Being a Wellness Mentor and Priestess is that “something more.” I had to take a few detours to get here, but at least I know now that I’m on the right path.
I have an invisible disease that mostly affects white men in their 40s. WTF?
In the summer of 2011, I went to bed with a sore neck and the next morning discovered that I couldn’t move it—at all. The first doctor I saw put me in a neck brace and told me to read romance novels to relax. After months of not being taken seriously and trying everything from physical therapy to acupuncture, I was finally put in touch with a rheumatologist who was willing to run the tests I needed and confirm the diagnosis I had suspected all along.
Ankylosing Spondylitis (AS) is basically like spinal arthritis and can lay dormant years before the first real flare. Once you’ve got it, you’ve got it for life, but you can manage the symptoms through diet, exercise, and by avoiding doctors who don’t believe your symptoms are real.
I had never been to Spain when I decided to move here eleven years ago.
When I first arrived in the fall of 2008, I had never even visited. I only knew that I wanted to live in Europe and become fluent in Spanish (so it seemed liked the logical choice). I signed up to be a Language and Culture Assistant through the Council on International Education Exchange and went from the bustling streets of New York City to a sleepy town in Jaén. Culture shock, anyone?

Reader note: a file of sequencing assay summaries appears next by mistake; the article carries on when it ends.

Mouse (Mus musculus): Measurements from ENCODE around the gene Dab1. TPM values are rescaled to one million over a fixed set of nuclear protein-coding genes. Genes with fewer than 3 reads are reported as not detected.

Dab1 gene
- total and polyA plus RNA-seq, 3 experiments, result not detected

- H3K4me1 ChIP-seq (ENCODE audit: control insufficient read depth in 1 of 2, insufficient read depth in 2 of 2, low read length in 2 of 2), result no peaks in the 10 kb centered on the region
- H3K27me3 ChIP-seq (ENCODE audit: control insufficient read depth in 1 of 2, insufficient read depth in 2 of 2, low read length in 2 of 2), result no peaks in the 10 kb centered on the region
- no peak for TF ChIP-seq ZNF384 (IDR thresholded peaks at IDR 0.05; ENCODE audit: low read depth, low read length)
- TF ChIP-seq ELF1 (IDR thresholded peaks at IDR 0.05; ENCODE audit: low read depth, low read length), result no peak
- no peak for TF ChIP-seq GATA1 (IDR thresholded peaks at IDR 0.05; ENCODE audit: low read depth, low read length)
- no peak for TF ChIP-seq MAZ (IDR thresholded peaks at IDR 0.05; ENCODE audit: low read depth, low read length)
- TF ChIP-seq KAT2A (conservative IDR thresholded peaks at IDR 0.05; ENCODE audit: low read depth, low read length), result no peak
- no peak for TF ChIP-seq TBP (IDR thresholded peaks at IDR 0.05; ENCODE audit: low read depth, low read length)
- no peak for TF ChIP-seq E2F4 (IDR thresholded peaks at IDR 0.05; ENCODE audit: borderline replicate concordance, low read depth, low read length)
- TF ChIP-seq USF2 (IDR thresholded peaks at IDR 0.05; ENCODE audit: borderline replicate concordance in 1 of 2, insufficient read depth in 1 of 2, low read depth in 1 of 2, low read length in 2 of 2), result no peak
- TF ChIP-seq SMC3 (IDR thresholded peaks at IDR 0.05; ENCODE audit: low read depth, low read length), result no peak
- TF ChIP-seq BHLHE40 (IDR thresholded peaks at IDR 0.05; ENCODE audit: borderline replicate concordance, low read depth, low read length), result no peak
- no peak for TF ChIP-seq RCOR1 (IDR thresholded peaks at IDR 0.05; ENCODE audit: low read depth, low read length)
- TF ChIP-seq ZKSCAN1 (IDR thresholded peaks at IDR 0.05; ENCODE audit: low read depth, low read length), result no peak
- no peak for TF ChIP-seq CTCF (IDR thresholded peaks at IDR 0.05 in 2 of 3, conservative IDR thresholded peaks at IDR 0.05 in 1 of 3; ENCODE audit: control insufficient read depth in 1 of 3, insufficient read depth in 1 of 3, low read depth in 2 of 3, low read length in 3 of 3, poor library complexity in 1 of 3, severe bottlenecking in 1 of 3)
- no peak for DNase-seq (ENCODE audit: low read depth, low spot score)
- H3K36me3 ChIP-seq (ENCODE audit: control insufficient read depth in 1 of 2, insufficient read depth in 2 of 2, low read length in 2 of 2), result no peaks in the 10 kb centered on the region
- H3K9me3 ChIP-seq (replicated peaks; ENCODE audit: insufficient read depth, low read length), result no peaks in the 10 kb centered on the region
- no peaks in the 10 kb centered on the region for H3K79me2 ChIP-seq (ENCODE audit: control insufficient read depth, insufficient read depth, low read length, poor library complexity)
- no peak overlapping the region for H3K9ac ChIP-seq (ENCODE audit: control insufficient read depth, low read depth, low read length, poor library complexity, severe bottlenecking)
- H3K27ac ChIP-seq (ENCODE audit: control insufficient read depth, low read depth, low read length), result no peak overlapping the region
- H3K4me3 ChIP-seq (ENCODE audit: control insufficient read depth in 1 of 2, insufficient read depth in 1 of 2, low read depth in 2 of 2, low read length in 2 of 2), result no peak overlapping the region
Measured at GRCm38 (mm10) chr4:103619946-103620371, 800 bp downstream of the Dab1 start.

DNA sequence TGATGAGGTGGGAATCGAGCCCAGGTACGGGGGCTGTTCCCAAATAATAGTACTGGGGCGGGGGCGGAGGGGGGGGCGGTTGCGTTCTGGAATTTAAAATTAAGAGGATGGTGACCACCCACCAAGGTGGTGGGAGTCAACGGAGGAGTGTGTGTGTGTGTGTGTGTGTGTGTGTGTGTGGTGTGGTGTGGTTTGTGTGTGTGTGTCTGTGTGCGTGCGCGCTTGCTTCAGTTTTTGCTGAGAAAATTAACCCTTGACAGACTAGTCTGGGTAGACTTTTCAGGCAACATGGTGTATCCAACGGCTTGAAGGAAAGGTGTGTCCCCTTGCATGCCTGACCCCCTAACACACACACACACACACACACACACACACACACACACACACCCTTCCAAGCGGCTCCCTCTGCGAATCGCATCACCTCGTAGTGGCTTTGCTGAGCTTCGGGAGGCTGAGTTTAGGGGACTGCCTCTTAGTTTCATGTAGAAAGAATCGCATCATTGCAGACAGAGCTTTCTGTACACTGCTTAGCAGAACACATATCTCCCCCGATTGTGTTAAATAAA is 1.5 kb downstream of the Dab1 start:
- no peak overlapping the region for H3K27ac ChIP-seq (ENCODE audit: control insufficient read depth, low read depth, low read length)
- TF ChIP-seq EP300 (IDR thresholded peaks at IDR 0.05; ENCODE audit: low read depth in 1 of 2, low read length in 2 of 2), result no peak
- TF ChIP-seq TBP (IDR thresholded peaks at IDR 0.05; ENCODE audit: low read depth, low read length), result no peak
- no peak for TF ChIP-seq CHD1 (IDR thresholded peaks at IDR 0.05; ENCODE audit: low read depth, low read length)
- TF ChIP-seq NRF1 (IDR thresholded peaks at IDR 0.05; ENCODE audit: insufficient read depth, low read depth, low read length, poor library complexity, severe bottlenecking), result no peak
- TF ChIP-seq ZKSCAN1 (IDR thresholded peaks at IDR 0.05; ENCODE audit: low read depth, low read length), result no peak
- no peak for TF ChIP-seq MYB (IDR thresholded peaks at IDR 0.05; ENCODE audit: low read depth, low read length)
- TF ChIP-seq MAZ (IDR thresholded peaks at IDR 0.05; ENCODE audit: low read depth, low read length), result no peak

After finishing the school year, I was offered a job teaching here in Barcelona and the capital of Catalonia has been my home ever since.
Everything changed for me when I became a mother.
When Leonard was born, I thought I had it all figured out—husband, job, baby. The only problem was, in checking off all the boxes, I had totally lost touch with myself. Despite being married to a man who tried to convince me otherwise, I realized that I really was capable and intelligent and strong. Nothing like having to take care of a baby on your own in a foreign country to get you in touch with your inner badass.
I never wanted to get divorced or to be a single mother. But sometimes you have to give up the life your past self wanted and embrace the one your current self needs.
Some stories only my tattoos can tell . . .
My first tattoo is the queen of hearts, which I got as a couple’s tattoo with my partner in Wales. We had only known each other for a few weeks, but I figured if the relationship ended I would always love (and lead) with an open heart no matter what.
The second tattoo is on my left index finger and it’s a glyph that means “transformation”. That finger is also associated with personal confidence and self-trust which has been key to my own transformation in the last few years.